Being young on the inside frequently coincides with being young on the outside. In my school days I was fervent, hopeful, energetic. I was idealistic. I had an impervious resistance to settling. I was ready for any and every adventure, and I needed very little to get by. I spent plenty of time pondering the mysteries of life, the nobility of man and the tragic beauty of human existence.
And then I finished school, and got married, and had kids, and moved, and moved, and moved some more. Looking at mysteries turned into living mysteries, the mysteries of marriage and parenthood, of the passing of time, and of physical aging in myself and others. And as paradoxical as it seems, the proximity often made it harder to see. Instead of revealing the big picture more clearly, it takes great effort to see beyond the concrete present, beyond the dirty diapers and lack of sleep, the general difficulties and anxiety of making one's way through life. Sure, occasional intense rays of the real pierce the veil, such as at the birth of a child, but these moments are fleeting when weighed against the balance of "average" days.
I found I wasn't carried away regularly by the great transcendent things anymore - sacrificial love, honor, heroism. In fact, I wasn't even thinking of them. Unconsciously, the valid struggle for material success and financial well being was being elevated to the primary striving of my day to day, month to month. Life was becoming more about comfort than flourishing, security more than the adventure of living authentically. The subtle haze of survival mode was slowly settling over my heart. And this is the beginning of growing "old."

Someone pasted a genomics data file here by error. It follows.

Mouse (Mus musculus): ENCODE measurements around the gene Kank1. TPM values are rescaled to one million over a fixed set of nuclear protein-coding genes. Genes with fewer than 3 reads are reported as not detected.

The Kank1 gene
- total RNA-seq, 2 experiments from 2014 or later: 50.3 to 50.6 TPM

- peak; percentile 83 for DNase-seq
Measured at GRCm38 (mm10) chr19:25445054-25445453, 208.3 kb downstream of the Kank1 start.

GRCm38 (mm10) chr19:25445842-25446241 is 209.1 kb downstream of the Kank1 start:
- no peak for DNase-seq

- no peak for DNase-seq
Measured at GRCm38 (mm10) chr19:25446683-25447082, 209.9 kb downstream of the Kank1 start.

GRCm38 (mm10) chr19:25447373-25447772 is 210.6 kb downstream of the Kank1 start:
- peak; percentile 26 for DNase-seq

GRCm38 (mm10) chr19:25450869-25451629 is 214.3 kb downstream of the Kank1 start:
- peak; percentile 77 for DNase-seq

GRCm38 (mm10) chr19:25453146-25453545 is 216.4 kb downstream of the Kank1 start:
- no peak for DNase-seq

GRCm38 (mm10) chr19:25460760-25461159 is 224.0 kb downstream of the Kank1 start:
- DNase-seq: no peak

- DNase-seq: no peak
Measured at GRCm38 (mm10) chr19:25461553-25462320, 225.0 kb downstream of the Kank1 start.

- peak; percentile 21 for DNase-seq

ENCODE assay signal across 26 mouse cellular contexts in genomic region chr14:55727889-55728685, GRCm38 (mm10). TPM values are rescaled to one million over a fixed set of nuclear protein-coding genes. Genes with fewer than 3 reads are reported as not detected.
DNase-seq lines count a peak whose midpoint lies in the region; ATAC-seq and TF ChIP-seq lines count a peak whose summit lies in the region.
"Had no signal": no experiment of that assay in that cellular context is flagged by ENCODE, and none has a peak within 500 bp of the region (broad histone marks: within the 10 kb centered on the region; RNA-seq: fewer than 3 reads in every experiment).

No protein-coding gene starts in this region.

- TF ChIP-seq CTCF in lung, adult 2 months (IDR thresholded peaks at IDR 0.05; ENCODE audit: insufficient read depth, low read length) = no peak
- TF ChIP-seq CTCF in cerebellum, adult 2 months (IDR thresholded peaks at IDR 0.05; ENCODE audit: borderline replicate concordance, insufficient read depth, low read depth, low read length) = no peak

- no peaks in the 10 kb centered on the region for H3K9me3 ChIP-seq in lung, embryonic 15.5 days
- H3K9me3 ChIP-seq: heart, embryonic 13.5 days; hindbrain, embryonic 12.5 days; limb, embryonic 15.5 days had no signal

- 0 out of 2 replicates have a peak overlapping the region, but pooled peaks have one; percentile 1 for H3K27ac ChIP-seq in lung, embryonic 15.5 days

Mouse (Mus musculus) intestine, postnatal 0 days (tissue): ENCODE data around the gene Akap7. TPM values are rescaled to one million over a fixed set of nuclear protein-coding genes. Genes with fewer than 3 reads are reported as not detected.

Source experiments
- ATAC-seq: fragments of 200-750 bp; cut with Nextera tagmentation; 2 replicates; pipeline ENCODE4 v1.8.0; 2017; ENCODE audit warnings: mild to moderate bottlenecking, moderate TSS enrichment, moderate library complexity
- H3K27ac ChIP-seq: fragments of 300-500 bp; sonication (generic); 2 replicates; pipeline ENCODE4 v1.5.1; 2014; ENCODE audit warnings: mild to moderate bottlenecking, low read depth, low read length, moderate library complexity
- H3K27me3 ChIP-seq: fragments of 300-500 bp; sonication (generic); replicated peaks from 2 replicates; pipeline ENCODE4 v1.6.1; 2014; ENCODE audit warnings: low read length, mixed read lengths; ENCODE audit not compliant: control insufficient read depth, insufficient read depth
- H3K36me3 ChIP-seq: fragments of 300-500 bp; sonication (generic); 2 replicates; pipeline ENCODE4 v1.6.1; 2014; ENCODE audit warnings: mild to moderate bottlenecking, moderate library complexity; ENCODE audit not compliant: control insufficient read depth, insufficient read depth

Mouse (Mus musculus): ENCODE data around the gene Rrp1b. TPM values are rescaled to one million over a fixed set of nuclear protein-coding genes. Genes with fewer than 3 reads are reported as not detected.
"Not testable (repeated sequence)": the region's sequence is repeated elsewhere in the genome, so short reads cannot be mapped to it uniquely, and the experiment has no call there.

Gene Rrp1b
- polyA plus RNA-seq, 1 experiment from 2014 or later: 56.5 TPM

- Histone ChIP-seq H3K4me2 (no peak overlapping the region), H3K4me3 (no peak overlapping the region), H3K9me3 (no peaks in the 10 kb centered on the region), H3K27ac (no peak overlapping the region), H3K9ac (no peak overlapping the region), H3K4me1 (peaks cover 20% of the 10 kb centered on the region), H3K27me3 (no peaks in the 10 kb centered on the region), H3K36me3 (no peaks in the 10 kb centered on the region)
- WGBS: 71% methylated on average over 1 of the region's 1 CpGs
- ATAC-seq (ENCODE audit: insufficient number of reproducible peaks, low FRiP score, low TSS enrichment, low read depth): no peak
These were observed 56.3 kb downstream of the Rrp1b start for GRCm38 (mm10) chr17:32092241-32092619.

Sounds awful on paper, doesn't it? Worse, even, than grey hairs and crows feet! Yet it is such an easy trap to fall into. The great news is, this is one type of aging that is preventable and reversible. How is one to stay forever young? Here is what I've come up with:
Reflect. I try to spend a few moments daily to think about why I am doing what I'm doing, and really let the answer impact my actions. Everyone should take a few minutes to jot down his or her reasons, core beliefs, and goals, just to have them down, so if things get muddled and confused one only has to look so far as the journal for clarity (I also do this for individual projects, like blogging).
Discuss. Have regular discussions that go beyond the surface, either with a close friend or your spouse. These talks are absolutely necessary in a marriage. Two people can get through many difficulties if they are united in purpose, and assured that they aren't going it alone. The lead in to such conversations is often as simple as asking, "How are you?" and waiting for a real answer.
Nourish. Feed your soul with what it needs most: the true, the good, the beautiful. These are found so readily in nature, literature, prayer, the arts, and time spent with good friends.
Does this resonate with you? How do you see beyond the daily grind?